Questions Not to Ask When Giving & Receiving Feedback

Posted by on October 23, 2023

Questions Not to Ask When Giving & Receiving Feedback

Last month’s blog noted that, when it comes to feedback, clear is kind. That blog assumed we were giving feedback to someone who reports to us, and that we’re the manager. But what if you have feedback for someone who doesn’t report to you? Or what if you want to ask someone else for feedback?

Bad question #1: “Would you like some unsolicited advice?”

No. Please, no. But if you said to me “I have an observation about your communications from that meeting we were just in; would it be helpful to you if I shared it?” I will definitely say “yes.”

Same rules as outlined in last month’s blog: we give feedback out of care for the other person’s growth and development. We don’t give feedback out of irritation. Check your motives before you offer feedback. Chances are if it’s something you’d want someone to clue you in on, they may want to know, too. Just ask for permission and see if they are open before laying your wisdom on them.

And still expect that they might not receive the feedback well in the moment. They may start to explain themselves or go quiet. Just stay open and calm for them – and maybe read the tips in last month’s blog before offering feedback!

Bad question #2: Do you have feedback for me?

It’s great to desire feedback so you can continue to improve your performance, communications and relationships. But asking a big question like “do you have feedback for me?” may not get you use-able information. Remember that not everyone is skilled at giving feedback – and an easy way out for the other person is to tell you that you are perfect!

Instead, try to narrow your question. Here are a few examples:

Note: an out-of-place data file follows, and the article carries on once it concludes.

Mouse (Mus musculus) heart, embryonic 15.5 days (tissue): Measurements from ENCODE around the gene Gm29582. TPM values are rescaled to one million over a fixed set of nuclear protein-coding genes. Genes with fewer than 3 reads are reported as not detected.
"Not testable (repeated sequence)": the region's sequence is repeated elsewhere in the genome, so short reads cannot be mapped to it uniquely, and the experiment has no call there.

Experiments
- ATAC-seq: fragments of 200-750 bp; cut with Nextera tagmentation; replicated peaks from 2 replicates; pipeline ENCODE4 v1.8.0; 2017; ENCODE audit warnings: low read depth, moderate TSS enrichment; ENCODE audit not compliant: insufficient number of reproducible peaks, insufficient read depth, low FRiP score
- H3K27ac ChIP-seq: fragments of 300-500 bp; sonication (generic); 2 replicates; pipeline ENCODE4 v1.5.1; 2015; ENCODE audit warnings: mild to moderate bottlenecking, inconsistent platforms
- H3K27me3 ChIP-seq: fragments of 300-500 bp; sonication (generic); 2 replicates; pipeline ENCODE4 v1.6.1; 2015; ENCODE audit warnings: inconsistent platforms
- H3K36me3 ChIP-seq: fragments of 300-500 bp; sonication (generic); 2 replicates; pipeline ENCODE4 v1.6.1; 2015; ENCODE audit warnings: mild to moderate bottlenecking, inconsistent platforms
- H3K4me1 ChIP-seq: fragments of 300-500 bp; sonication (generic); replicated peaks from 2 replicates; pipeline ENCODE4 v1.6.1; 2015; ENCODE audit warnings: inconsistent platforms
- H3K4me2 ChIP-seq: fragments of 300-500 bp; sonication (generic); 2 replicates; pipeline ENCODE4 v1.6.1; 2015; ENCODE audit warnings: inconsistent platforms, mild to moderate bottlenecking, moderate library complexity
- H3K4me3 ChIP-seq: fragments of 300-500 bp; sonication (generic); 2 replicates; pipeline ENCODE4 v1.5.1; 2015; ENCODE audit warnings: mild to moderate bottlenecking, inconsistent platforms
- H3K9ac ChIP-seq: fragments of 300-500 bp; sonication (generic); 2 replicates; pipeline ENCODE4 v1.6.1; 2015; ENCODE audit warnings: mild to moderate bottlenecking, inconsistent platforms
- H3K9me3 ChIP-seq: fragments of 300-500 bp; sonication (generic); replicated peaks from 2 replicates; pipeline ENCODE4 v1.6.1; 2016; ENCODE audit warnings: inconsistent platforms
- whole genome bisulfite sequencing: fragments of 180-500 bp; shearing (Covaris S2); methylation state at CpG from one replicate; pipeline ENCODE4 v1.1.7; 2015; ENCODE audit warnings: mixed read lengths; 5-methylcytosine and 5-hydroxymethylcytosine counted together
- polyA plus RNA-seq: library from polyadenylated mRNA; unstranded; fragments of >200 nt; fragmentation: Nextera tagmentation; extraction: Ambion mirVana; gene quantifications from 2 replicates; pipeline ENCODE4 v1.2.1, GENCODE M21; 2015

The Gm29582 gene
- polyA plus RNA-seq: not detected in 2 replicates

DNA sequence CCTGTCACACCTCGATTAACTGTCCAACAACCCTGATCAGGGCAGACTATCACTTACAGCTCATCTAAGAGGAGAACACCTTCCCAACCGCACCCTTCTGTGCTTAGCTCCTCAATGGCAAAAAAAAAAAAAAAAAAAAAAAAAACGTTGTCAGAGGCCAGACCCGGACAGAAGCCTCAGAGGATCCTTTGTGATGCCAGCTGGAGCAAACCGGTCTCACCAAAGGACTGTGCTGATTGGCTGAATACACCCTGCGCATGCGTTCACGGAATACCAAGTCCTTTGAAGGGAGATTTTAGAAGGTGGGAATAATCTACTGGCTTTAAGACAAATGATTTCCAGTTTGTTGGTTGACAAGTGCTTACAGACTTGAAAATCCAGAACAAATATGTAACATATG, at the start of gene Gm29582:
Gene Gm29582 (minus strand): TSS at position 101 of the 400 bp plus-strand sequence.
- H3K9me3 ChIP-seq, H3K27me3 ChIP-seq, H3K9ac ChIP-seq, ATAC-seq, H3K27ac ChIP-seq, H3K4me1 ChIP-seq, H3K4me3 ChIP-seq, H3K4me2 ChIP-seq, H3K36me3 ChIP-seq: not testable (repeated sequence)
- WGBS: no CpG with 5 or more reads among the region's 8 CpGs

– “During the meeting we were just in, I explained the progress on the project; was anything unclear in my explanation?” And/or “what would have made it better?”
– “During the meeting we were just in, our boss asked me why I chose the actions I took; did my answer sound defensive?” And/or “how would you have answered his question?”
– “We’ve been working on this project together now for a month; what have you observed about my interactions with the team that I do well?” And/or “what could I do better?”

Asking someone what they observed/experienced is safe territory – so is asking for their advice or opinion, if you honestly want it. Remember that another person’s feedback is just their opinion, so use your discernment before changing your behavior. (You may need to get feedback from more than one person to determine if you need to change your behavior.)

In addition, if you have more than one feedback question, make sure to ask only one at a time and let the person answer. You can ask a clarifying question, but allow room for the other person to think if they are struggling to come up with feedback on the spot. If they want more time to think, that’s fine; you can check in later.

Feedback is a valuable gift they are giving you (that you requested), so try not to pressure them too much – and definitely don’t defend yourself! All you ever need to to say to someone giving you feedback is “thank you; you’ve given me something to think about.”

What a gift!

p.s. As always, your comments are welcome on this post at